New Delhi: The auspicious festival of Gudi Padwa this year will be celebrated on April 13. The joyous occasion is observed on the first day of the month of Chaitra which is the first month in the Hindu calendar. It is majorly celebrated in Maharashtra.
Gudi Padwa is also referred to as Samwatsara by the Konkani community and in parts of Karnataka and Andhra Pradesh, the festival is celebrated as Ugadi.
According to Drik Panchang, here are the important timings of the festival:
Marathi Shaka Samvata 1943 begins
Gudi Padwa on April 13, Tuesday
- Pratipada Tithi Begins – 08:00 AM on Apr 12, 2021
- Pratipada Tithi Ends – 10:16 AM on Apr 13, 2021
How is Gudi Padwa celebrated?
On this auspicious day, people decorate their doorsteps with Rangoli. They also use flowers to beautify the house and a toran made of mango leaves is hung across the top of the door.
People don their traditional attires as women drape the Navari saree and the men wear Kurta teamed up with Dhoti or Pyjama. Prayers and flowers are offered to the Gudi after placing it on the window or door. Following this, people perform the aarti and put Akshat on the Gudi.
Families begin their New Year with a special preparation made of neem leaves, jaggery to symbolise the diverse aspects of life. Shrikhand and Puran Poli are also prepared on this day.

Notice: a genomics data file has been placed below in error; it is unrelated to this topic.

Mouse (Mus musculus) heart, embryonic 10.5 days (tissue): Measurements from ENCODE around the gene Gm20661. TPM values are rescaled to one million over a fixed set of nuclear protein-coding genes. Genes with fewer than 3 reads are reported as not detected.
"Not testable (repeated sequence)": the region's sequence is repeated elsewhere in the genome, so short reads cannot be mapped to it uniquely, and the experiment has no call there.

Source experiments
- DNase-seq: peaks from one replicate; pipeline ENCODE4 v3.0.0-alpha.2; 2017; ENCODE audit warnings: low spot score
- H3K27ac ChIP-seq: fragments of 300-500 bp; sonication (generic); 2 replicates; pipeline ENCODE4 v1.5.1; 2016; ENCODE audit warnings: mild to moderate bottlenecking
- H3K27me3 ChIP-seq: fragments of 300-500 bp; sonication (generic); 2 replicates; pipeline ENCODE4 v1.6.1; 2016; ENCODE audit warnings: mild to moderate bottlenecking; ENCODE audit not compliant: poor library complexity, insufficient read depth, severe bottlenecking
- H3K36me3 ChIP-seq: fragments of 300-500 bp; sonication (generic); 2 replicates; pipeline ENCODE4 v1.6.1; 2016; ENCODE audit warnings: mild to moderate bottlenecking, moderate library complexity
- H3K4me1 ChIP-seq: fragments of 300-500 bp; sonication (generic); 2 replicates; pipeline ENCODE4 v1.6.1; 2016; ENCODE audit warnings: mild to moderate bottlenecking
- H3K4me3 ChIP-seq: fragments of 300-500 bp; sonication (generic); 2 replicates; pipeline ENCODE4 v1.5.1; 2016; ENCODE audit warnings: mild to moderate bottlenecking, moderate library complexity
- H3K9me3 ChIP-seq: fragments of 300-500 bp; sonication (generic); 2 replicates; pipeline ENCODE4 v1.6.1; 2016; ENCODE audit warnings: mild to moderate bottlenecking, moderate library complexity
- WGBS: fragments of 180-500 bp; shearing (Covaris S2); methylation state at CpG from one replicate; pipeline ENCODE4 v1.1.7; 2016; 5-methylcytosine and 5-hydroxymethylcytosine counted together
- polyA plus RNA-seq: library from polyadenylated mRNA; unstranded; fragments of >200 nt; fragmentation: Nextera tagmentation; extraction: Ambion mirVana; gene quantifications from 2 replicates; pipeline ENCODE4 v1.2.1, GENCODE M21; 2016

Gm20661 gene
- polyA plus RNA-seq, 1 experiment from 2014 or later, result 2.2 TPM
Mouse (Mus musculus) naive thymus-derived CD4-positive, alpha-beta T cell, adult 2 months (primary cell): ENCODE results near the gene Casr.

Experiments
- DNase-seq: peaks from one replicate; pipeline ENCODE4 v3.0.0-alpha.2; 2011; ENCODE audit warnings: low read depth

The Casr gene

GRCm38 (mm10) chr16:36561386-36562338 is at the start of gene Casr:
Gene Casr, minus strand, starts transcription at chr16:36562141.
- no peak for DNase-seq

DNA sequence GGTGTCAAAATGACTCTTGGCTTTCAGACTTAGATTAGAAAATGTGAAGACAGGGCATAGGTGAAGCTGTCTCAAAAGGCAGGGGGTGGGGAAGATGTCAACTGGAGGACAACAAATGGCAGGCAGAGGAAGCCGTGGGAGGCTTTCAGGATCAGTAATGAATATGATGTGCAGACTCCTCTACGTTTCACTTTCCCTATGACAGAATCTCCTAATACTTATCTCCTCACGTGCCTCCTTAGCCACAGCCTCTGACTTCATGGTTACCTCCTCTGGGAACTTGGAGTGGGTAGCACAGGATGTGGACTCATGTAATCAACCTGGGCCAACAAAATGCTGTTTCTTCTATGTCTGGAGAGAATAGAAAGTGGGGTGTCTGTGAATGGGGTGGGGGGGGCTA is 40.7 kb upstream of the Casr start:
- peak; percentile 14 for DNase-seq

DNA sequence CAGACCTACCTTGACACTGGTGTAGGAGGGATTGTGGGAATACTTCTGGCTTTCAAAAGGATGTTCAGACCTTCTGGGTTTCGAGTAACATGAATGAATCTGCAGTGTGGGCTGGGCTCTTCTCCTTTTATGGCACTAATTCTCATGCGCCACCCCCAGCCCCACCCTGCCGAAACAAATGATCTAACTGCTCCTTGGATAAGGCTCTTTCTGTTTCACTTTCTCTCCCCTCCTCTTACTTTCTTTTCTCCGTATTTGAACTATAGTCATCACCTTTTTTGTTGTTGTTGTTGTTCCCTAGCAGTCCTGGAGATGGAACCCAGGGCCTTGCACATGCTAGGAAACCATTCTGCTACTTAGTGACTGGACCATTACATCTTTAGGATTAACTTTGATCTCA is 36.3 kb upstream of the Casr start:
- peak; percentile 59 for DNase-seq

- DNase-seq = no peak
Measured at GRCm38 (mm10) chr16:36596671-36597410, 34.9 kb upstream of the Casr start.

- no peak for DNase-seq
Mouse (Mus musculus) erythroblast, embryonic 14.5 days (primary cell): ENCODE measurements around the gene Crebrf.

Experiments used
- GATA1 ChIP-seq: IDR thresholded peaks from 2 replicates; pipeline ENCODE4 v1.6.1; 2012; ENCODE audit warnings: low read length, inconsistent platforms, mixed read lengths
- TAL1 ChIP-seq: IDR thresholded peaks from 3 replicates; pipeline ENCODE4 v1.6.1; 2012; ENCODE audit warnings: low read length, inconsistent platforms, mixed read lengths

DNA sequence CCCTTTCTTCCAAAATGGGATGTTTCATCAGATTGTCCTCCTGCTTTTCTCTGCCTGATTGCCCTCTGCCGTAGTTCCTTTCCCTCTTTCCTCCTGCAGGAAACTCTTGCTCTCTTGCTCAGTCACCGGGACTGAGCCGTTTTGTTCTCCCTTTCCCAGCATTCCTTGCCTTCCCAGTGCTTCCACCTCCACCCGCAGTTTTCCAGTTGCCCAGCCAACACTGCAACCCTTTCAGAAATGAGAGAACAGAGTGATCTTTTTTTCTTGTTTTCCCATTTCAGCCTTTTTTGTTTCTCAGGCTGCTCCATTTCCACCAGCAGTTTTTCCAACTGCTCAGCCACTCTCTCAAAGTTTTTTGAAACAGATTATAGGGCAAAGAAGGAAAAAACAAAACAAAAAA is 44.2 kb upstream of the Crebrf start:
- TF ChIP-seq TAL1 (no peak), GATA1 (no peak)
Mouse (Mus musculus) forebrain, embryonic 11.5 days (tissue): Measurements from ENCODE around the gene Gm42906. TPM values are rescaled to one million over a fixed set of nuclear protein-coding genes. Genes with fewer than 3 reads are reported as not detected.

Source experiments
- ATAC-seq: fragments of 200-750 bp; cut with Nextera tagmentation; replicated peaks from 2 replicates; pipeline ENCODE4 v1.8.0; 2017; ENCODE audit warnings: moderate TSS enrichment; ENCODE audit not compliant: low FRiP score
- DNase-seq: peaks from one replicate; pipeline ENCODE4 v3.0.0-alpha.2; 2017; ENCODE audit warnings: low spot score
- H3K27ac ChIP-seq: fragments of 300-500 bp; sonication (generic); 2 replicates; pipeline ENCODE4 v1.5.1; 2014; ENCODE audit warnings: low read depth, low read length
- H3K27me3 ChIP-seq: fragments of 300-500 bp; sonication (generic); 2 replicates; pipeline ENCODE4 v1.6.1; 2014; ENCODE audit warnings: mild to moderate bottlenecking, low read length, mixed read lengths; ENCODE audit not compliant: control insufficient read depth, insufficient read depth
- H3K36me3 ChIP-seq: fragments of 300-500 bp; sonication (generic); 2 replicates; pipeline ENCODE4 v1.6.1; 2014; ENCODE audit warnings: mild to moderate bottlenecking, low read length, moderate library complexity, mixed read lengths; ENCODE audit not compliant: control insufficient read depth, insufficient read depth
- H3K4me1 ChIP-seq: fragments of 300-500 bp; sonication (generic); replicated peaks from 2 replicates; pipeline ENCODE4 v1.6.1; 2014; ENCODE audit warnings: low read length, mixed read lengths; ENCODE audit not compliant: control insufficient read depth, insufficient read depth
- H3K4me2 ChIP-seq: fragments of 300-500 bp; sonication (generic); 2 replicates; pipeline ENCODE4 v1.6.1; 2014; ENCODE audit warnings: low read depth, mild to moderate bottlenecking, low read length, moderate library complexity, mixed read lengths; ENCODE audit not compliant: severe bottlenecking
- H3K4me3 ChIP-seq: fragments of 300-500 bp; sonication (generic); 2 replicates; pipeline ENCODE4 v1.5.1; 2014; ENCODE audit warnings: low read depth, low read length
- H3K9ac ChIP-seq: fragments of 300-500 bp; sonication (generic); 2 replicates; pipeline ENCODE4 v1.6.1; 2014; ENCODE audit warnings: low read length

What is a Gudi?
First, a wooden stick is covered with a piece of bright red or yellow coloured cloth. After this, a Kalash made of silver, copper or bronze is placed upside down on one end of the stick. A dash of vermillion (kumkum) and turmeric (haldi) is applied on the outer surface of the Kalash. This ensemble is called Gudi and it’s placed outside the door or the window so that everyone in the vicinity gets to see it.
A garland made of sugar candy (saakhar gaathi) and neem leaves is also hung with the Gudi. This ritual signifies the bittersweet experiences of life.
Spiritual significance of Gudi Padwa
On this day, Lord Ram returned to Ayodhya along with his consort Sita and brother Lakshmana after defeating demon King Ravana in Lanka.